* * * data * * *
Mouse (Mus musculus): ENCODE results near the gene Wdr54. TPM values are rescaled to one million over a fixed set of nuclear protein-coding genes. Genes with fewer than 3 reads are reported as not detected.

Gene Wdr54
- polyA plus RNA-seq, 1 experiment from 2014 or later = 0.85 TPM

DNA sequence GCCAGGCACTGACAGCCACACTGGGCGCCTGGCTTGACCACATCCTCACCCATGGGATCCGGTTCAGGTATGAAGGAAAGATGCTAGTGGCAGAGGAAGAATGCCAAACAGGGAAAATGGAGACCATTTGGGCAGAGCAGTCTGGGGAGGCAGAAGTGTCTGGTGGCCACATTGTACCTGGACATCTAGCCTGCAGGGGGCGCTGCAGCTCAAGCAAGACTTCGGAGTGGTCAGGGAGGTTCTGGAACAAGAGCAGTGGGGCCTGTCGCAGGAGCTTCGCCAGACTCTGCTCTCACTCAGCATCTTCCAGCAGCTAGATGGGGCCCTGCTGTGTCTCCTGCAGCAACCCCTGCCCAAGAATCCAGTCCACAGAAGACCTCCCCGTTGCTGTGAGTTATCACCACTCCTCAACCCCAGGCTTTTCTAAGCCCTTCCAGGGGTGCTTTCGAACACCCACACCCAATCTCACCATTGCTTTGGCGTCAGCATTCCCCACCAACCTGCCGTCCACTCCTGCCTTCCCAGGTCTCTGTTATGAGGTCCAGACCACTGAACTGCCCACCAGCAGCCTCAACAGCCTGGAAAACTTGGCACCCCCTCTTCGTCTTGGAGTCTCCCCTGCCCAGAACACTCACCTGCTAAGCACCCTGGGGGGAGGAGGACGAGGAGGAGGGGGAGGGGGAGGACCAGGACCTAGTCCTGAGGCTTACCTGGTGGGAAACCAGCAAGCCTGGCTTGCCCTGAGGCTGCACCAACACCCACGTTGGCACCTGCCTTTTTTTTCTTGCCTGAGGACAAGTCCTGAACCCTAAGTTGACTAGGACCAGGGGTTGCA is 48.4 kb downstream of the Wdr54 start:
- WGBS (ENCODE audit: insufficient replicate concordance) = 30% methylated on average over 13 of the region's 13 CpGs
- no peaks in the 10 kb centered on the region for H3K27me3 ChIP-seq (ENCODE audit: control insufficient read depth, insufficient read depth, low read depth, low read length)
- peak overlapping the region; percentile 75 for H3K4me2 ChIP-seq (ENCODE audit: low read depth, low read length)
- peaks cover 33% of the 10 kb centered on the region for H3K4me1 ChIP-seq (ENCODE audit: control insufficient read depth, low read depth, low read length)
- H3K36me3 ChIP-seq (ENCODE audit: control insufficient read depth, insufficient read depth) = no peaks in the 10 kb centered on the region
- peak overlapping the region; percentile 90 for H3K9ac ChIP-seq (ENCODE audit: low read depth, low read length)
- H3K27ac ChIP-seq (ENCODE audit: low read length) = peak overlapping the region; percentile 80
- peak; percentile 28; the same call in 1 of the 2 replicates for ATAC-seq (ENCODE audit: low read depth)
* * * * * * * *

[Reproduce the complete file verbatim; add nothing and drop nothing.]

Mouse (Mus musculus): ENCODE results near the gene Wdr54. TPM values are rescaled to one million over a fixed set of nuclear protein-coding genes. Genes with fewer than 3 reads are reported as not detected.

Gene Wdr54
- polyA plus RNA-seq, 1 experiment from 2014 or later = 0.85 TPM

DNA sequence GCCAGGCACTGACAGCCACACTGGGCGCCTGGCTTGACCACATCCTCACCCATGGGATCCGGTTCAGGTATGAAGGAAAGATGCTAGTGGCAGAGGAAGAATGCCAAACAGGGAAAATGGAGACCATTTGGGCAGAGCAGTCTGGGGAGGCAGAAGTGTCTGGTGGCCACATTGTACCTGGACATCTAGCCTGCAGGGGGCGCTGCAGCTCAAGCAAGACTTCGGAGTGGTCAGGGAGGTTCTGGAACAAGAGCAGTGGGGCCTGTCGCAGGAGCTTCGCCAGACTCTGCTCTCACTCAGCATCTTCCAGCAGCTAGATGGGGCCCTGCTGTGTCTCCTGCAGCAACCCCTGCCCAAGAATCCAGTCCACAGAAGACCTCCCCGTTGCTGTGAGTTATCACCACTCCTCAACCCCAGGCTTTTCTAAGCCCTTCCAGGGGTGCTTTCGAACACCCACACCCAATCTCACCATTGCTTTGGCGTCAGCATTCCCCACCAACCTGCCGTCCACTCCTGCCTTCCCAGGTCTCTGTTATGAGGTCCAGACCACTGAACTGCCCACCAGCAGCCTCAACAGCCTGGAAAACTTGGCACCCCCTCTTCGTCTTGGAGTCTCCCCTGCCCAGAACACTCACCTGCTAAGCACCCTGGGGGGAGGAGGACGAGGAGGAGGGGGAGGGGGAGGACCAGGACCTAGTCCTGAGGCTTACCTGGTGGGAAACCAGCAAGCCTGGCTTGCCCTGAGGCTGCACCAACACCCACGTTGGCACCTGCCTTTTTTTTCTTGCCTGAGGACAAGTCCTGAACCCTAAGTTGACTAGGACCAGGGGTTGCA is 48.4 kb downstream of the Wdr54 start:
- WGBS (ENCODE audit: insufficient replicate concordance) = 30% methylated on average over 13 of the region's 13 CpGs
- no peaks in the 10 kb centered on the region for H3K27me3 ChIP-seq (ENCODE audit: control insufficient read depth, insufficient read depth, low read depth, low read length)
- peak overlapping the region; percentile 75 for H3K4me2 ChIP-seq (ENCODE audit: low read depth, low read length)
- peaks cover 33% of the 10 kb centered on the region for H3K4me1 ChIP-seq (ENCODE audit: control insufficient read depth, low read depth, low read length)
- H3K36me3 ChIP-seq (ENCODE audit: control insufficient read depth, insufficient read depth) = no peaks in the 10 kb centered on the region
- peak overlapping the region; percentile 90 for H3K9ac ChIP-seq (ENCODE audit: low read depth, low read length)
- H3K27ac ChIP-seq (ENCODE audit: low read length) = peak overlapping the region; percentile 80
- peak; percentile 28; the same call in 1 of the 2 replicates for ATAC-seq (ENCODE audit: low read depth)